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IEEFA Analysis Finds Aging Coal-Fired Plant in Owensboro, Ky., Increasingly Unviable, Urges Timely Closure of Both Units

Research Memorandum to Mayor and City Commission Recommends Shutdown of Elmer Smith Unit 1 in 2019, Unit 2 by 2022; Research Shows High Operational and Compliance Costs Cannot Compete with Renewables

CLEVELAND, July 19, 2016 ( — The Institute for Energy Economics and Financial Analysis today published an analysis concluding that the aging coal-fired Elmer Smith power plant in Owensboro, Ky., must be retired and that the Owensboro Municipal Utilities would do well to invest in renewable electricity generation instead.

The analysis, by David Schlissel, director of resource planning at IEEFA, describes how the Elmer Smith plant has become increasingly expensive to operate and will likely continue to be a drain on ratepayers.

“Our findings show that the facility is long past its prime, that it cannot compete with other sources of generation, and that, as a result, ratepayers in Owensboro are needlessly subsidizing a large portion of the cost of the power from Elmer Smith that is being sold to wholesale customers.,” Schlissel wrote in a companion commentary on IEEFA’s website. “Tens of millions of dollars of new investments will be needed to keep the plant running and, using the utility’s own analyses, shows that retail rates will increase by 20 percent by 2018 and 80 percent by 2025 if both units at Elmer Smith are not retired.”

Schlissel’s independent review, to be presented in a memorandum to Owensboro Mayor Ron Payne and the Owensboro City Commission in a public meeting tonight, was prepared at the request of the Ohio River Valley chapter of the Sierra Club Beyond Coal Campaign.

“This analysis of the economics of continued operation of Elmer Smith shows the need for our community-owned utility company to make wiser decisions to solve the serious problems caused by our current way of generating energy,” said Mary Cupp, chair of the Pennyrile Group of the Sierra Club in Owensboro. “Owensboro residents cannot be expected to continue to shoulder the high economic costs of operating these antiquated coal-fired power plants.”

The memorandum emphasizes the millions of dollars required to make the plant compliant with emission standards. It encourages Owensboro utility managers to follow through on plans to shut down Elmer Smith Unit 1 in 2019, it encourages them to follow through on that plan, and it urges closure of Unit 2 by 2022 at the latest.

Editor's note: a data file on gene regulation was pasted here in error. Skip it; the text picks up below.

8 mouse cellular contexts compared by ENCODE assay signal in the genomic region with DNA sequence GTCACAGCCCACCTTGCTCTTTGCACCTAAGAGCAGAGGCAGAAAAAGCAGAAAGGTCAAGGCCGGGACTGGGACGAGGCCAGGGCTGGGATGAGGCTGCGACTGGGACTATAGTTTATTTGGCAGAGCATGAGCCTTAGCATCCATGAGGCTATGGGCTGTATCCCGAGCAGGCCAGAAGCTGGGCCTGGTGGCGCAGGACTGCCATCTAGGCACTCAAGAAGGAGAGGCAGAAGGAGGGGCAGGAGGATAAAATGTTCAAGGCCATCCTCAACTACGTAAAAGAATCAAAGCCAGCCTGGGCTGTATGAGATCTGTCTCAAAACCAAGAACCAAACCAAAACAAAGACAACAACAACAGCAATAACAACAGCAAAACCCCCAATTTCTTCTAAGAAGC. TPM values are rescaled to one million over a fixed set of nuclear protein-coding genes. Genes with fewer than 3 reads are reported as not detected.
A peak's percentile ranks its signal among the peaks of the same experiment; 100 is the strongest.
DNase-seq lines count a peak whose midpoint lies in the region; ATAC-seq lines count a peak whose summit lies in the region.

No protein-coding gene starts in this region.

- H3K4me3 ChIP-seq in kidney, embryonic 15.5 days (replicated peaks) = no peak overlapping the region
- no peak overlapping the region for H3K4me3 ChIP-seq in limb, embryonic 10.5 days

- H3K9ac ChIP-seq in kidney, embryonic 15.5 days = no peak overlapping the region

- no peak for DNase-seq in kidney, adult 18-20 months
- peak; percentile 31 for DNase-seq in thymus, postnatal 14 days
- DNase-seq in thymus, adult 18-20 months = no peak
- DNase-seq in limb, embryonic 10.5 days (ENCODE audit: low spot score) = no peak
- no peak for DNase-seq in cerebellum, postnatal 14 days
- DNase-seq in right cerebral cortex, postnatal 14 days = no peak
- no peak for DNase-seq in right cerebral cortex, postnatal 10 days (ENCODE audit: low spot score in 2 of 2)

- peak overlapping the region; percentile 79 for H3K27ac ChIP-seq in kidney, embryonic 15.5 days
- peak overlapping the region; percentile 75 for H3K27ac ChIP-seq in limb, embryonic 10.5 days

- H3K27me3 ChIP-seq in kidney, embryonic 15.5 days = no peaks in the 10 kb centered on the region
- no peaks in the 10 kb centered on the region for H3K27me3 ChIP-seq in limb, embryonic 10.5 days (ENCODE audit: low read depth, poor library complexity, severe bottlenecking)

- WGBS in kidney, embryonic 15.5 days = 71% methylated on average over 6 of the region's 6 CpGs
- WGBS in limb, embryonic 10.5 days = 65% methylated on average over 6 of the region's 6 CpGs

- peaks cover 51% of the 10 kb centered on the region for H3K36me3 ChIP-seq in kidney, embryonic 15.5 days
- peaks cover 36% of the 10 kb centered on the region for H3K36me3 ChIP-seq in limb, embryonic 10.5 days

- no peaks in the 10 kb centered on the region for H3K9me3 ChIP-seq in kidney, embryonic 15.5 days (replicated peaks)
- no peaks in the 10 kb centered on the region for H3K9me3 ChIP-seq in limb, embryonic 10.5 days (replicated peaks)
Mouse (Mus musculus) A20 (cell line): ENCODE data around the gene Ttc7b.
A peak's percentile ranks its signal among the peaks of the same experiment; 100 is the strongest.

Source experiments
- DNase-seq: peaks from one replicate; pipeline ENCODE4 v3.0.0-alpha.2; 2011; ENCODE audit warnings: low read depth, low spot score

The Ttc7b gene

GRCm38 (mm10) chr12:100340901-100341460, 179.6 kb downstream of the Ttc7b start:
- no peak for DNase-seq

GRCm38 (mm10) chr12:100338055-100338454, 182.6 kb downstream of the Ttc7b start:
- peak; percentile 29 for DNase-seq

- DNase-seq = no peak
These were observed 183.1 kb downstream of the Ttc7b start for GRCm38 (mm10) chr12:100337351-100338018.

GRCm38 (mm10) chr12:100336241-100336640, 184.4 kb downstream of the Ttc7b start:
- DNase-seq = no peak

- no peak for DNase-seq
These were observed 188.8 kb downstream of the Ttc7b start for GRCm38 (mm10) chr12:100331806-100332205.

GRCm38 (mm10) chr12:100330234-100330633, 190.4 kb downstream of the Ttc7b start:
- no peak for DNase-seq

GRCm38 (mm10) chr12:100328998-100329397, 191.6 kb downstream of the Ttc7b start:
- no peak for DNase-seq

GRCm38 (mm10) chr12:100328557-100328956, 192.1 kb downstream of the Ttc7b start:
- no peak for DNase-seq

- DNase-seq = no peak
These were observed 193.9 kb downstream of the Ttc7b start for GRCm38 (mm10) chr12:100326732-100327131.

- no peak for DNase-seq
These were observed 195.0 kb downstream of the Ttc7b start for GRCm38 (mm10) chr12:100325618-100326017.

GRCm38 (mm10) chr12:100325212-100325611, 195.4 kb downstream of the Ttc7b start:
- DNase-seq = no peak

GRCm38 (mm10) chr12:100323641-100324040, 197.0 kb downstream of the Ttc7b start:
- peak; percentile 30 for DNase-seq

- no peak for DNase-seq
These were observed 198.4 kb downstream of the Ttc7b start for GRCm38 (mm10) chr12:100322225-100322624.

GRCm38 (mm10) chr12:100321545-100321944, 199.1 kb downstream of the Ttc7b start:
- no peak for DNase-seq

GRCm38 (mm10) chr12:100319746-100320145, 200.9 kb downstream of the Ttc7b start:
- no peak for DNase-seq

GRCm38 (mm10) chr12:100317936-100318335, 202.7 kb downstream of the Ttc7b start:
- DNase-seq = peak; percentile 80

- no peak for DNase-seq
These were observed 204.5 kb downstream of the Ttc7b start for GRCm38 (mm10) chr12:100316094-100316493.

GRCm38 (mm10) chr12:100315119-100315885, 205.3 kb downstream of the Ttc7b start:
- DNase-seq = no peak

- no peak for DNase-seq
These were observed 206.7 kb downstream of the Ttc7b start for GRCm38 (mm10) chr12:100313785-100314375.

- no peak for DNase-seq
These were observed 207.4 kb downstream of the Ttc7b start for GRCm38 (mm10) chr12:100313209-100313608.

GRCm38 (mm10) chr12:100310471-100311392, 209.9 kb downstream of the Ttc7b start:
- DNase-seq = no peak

It explains how current energy markets—marked by cheap natural gas and low wholesale electricity prices—have made the Elmer Smith station a high-cost alternative, and it notes the rapid rise of renewables driven by technological innovation and lower costs.

In addition to calling for the timely retirement of both units of the Elmer Smith plant, the IEEFA memorandum recommends that:

  • OMU avoid any commitment now or in the near future to build or purchase an equity investment in an existing or a new natural gas (combined cycle gas turbine, or CCGT) plant in order to avert being tied into long-term commitments to gas-fired capacity as prices for renewable wind and solar resources continue to decline.
  • OMU explicitly analyze the costs and benefits of including significant investments in solar and wind capacity and energy efficiency as part of a portfolio of alternatives (possibly along with some new natural gas- ossibly along with some new natural gas-fired capacity) to the continued operation of ESS Units 1 and 2.
  • OMU make full copies of its integrated resource plans and any supporting analyses available to the public.

Unit 1 of the Elmer Smith station is 52 years old; Unit 2 is 42 years old.

Schlissel is a long-time consultant, expert witness, and attorney on engineering and economic issues related to energy. He has testified in more than 100 court proceedings or cases before regulatory bodies.

Full memorandum here.

Related commentary: “A Kentucky Coal-Fired Plant Is No Longer Viable”

Media contact: Karl Cates, [email protected], 917.439.8225
Mary Cupp, [email protected], 270.926.1559
Wendy Bredhold, [email protected], 812.604.1723



The Cleveland-based Institute for Energy Economics and Financial Analysis (IEEFA) conducts research and analyses on financial and economic issues related to energy and the environment. The Institute’s mission is to accelerate the transition to a diverse, sustainable and profitable energy economy and to reduce dependence on coal and other non-renewable energy resources.

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